Breast Cancer Awareness Month, with it’s pink-washed campaigns and numerous pink products, is mainly associated with women, but men can get breast cancer too. While rare, men do develop breast cancer, and the topic is often taboo and rarely discussed. This lack of awareness often means men who develop symptoms may not recognize them or associate them with breast cancer, and they may be diagnosed at a later stage when the cancer is not as treatable.

According to the National Breast Cancer Foundation, Inc., men are born with some breast cells and tissue. And although men don’t develop milk-producing breasts, a man’s breast cells and tissue can still develop cancer. It is much less common, with less than one percent of all breast cancer cases in males, and only one in 1,000 men will ever be diagnosed with breast cancer in his lifetime.

Because breast cancer awareness for males is less, and many men who do develop symptoms delay seeking treatment, men carry a higher mortality rate from breast cancer than women. Unlike women who are recommended to get annual mammograms and do regular self-breast exams, men aren’t routinely screened for breast cancer, so when it is detected, it’s usually at a much more advanced stage. Essentially, most men just don’t think they can get it.

Risk Factors in Men

There are certain risk factors that may make a man more likely to develop breast cancer:

  • Older age. Just as in women, risk increases as a man ages. The average age of men who are diagnosed with breast cancer is 68.
  • High estrogen levels. Both normal and abnormal breast cell growth is stimulated by estrogen. Men can have higher levels of the hormone due to a variety of reasons such as medications, being overweight or obese, environmental exposure to estrogen (i.e. pesticides like DDT), high alcohol consumption, and having liver disease.
  • Family history or genetic mutations. Just as the case with women, if there’s a family history of other men in the family having breast cancer, risks are greater. Also, if men carry the breast cancer genes BRCA1 or BRCA2, they are at an increased risk.
  • Radiation exposure. Men who have been treated for other cancers with radiation, especially to the chest, have a higher risk of developing breast cancer.

Symptoms in Men

Symptoms of breast cancer in men can be similar to those for women, but men may not associate these changes with cancer. This causes a delay in diagnosis. It’s important that men recognize that any changes to their breasts should always be checked by their physicians.

Breast Cancer Symptoms in Men Include the following:

  • a hard lump in the breast that can be felt
  • nipple pain
  • an inverted nipple
  • clear or bloody nipple discharge
  • sores on the nipple and areola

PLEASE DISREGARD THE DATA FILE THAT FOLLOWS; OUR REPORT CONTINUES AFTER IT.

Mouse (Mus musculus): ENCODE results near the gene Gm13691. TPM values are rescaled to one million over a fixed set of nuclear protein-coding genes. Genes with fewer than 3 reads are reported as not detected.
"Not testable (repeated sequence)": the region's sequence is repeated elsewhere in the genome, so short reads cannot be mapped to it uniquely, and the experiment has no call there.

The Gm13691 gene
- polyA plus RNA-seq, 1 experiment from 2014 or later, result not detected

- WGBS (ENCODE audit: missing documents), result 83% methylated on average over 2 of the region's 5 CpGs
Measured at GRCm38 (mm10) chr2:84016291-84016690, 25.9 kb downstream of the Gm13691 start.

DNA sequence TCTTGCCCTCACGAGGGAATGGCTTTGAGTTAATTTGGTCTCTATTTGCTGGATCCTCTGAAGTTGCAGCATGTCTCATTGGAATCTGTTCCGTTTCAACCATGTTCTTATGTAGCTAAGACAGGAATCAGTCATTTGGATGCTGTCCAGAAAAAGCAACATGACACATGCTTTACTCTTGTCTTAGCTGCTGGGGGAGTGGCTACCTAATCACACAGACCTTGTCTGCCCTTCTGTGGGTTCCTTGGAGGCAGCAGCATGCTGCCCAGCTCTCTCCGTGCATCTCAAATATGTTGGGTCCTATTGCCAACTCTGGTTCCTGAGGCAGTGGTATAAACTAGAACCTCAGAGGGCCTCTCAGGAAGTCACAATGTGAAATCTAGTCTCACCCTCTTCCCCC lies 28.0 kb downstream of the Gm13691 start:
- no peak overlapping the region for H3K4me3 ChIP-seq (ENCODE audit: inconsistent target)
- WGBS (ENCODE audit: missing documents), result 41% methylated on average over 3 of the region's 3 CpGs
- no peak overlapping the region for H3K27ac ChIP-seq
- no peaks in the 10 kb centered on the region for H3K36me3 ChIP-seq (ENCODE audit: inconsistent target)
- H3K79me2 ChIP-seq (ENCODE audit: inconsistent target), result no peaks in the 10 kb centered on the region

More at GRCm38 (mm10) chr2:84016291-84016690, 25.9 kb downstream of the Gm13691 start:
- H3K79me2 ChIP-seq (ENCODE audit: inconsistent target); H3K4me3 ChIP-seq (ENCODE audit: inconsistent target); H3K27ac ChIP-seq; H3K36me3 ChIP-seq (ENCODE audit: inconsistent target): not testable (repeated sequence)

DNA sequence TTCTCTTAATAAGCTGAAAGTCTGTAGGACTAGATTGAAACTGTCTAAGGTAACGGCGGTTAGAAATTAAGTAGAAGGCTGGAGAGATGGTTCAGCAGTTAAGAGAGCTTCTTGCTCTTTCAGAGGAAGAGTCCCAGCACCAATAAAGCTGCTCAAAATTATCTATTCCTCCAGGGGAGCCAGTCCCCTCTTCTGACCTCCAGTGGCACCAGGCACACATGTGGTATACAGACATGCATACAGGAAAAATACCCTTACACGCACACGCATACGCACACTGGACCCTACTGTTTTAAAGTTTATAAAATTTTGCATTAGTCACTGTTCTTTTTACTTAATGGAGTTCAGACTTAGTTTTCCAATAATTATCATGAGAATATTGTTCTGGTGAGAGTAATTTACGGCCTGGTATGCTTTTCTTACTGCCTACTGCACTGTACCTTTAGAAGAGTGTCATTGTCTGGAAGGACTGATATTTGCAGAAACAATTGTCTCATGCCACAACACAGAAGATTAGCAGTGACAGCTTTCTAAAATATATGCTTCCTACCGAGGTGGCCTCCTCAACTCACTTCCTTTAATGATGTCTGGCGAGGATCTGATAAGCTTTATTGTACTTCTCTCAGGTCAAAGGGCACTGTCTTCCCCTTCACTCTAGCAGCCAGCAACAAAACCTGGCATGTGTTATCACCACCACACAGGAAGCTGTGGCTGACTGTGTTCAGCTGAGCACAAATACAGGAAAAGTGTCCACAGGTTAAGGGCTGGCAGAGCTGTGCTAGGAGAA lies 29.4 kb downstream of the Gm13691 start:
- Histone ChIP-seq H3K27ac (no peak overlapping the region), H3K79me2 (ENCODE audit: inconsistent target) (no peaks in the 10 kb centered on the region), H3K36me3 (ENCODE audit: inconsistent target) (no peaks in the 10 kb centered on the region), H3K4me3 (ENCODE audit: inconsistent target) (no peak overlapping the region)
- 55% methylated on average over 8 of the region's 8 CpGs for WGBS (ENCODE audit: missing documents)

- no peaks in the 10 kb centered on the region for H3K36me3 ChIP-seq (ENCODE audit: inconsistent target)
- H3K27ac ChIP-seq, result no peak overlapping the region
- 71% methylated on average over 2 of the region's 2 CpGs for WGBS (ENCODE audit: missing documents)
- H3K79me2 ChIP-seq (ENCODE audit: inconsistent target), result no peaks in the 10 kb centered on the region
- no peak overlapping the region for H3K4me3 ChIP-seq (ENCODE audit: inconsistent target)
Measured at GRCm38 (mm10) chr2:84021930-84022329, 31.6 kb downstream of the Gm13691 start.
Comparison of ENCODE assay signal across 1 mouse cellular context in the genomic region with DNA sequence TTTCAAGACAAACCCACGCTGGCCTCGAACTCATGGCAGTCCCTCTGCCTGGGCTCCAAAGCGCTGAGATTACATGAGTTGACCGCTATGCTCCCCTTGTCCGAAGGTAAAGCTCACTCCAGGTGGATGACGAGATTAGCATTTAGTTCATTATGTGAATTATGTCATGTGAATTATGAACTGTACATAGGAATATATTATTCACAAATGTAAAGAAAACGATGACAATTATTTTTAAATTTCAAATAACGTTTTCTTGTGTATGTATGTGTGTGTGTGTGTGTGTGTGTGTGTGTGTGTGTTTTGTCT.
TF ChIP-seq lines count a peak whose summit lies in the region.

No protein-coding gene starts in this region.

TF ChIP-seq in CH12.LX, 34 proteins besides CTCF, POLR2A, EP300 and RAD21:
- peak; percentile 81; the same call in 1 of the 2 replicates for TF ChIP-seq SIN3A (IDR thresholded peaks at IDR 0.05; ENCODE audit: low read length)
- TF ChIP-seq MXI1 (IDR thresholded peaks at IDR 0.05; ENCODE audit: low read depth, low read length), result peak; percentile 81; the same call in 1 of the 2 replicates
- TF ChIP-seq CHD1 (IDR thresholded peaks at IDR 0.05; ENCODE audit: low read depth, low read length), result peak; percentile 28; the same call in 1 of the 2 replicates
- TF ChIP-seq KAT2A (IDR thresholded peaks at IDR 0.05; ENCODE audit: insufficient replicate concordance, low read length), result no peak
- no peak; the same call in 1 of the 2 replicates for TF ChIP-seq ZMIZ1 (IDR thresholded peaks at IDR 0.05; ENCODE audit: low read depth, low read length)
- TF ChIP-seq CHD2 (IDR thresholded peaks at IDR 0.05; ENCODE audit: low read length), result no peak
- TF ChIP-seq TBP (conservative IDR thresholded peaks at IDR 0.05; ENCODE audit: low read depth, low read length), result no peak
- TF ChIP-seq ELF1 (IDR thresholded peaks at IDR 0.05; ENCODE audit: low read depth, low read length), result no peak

• enlarged lymph nodes under the arm

With early diagnosis, treatment for breast cancer in men can be very successful. More awareness of breast cancer in men is needed so that men recognize any potential symptoms earlier and seek treatment when cancer is at a much more treatable stage.

Nutrition’s Role in Reducing Your Breast Cancer Risk

October is Breast Cancer Awareness Month, so let’s talk about prevention!

While there is no fool-proof way to prevent breast cancer, nutrition can play a role in lowering your risk and improving your overall health.

Maintain a Healthy Weight Through Good Nutrition.

Maintaining a healthy weight is one of the best ways to reduce your breast cancer risk as well as your risks for other diseases.  According to the Susan G. Komen Foundation, women who are overweight or obese after menopause have a 30-60 percent higher breast cancer risk than those who are lean.

Extra weight can increase estrogen in your body, and excess estrogen can make hormone-receptor-positive breast cancers develop and grow. Being overweight also can increase the risk of breast cancer recurrence in women who have had the disease.  Additionally, the location of where you carry extra weight also matters. Women who tend to carry extra weight in their midsection may be at a higher risk than women who carry their extra weight around their hips or thighs.

Eat More Veggies, Less Meat.

A diet rich in fruits and vegetables provides essential antioxidants, fiber, and other nutrients that have been shown to reduce cancer risks.  Antioxidants help protect your cells from free radicals—highly-reactive and unstable molecules that have the potential to harm cells. Examples of dietary antioxidants include beta-carotene, lycopene, and vitamins A, C, and E—all of which can be found in fruits, vegetables, and whole grains.